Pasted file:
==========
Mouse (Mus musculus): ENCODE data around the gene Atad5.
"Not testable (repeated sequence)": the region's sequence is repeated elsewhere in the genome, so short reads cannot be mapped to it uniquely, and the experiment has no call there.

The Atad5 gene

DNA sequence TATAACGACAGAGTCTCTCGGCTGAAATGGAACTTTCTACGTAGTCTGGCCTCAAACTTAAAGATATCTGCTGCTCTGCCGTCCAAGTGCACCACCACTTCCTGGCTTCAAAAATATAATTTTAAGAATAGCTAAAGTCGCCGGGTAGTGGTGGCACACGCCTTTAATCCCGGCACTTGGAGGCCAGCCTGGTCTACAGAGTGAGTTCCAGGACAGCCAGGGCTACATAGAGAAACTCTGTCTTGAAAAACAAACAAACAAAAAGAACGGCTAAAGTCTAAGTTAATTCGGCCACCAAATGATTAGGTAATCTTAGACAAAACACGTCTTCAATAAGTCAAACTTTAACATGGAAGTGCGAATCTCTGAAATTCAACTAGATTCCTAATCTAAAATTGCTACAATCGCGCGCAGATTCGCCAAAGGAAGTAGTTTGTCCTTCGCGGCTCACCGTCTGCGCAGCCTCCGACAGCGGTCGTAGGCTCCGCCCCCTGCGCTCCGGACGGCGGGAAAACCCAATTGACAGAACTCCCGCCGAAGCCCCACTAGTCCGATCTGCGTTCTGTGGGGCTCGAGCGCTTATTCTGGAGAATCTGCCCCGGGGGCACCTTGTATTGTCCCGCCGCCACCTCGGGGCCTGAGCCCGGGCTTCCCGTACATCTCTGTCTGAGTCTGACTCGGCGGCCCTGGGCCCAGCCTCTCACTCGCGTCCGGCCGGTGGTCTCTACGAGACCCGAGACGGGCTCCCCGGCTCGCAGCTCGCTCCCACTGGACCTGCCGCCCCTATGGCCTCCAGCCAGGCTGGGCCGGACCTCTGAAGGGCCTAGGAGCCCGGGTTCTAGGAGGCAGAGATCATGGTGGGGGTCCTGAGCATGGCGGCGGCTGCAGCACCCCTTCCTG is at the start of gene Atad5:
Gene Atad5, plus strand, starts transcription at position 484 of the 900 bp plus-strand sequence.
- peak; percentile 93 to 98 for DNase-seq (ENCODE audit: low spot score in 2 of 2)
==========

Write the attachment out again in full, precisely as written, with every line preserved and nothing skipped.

Mouse (Mus musculus): ENCODE data around the gene Atad5.
"Not testable (repeated sequence)": the region's sequence is repeated elsewhere in the genome, so short reads cannot be mapped to it uniquely, and the experiment has no call there.

The Atad5 gene

DNA sequence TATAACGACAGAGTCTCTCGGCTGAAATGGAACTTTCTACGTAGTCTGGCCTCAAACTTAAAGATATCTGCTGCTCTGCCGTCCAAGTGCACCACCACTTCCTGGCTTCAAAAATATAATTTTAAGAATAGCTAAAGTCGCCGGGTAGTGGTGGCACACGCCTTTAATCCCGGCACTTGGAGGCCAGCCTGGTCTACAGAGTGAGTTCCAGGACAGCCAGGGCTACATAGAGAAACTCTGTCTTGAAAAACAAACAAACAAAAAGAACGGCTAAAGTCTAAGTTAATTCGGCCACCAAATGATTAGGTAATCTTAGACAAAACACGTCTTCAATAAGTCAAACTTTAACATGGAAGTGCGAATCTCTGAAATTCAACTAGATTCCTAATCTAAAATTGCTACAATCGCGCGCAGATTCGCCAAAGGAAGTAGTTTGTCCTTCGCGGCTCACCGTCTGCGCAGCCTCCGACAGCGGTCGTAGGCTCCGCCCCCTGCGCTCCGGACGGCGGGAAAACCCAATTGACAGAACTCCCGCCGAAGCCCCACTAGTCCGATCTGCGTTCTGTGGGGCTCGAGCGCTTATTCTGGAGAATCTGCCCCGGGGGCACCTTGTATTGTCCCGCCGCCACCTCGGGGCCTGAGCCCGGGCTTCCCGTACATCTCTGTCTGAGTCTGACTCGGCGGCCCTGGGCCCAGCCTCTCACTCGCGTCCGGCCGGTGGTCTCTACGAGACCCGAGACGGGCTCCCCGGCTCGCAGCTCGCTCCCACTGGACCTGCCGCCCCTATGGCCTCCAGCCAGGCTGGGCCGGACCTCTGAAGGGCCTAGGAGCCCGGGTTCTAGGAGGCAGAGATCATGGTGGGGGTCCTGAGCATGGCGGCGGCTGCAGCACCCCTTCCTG is at the start of gene Atad5:
Gene Atad5, plus strand, starts transcription at position 484 of the 900 bp plus-strand sequence.
- peak; percentile 93 to 98 for DNase-seq (ENCODE audit: low spot score in 2 of 2)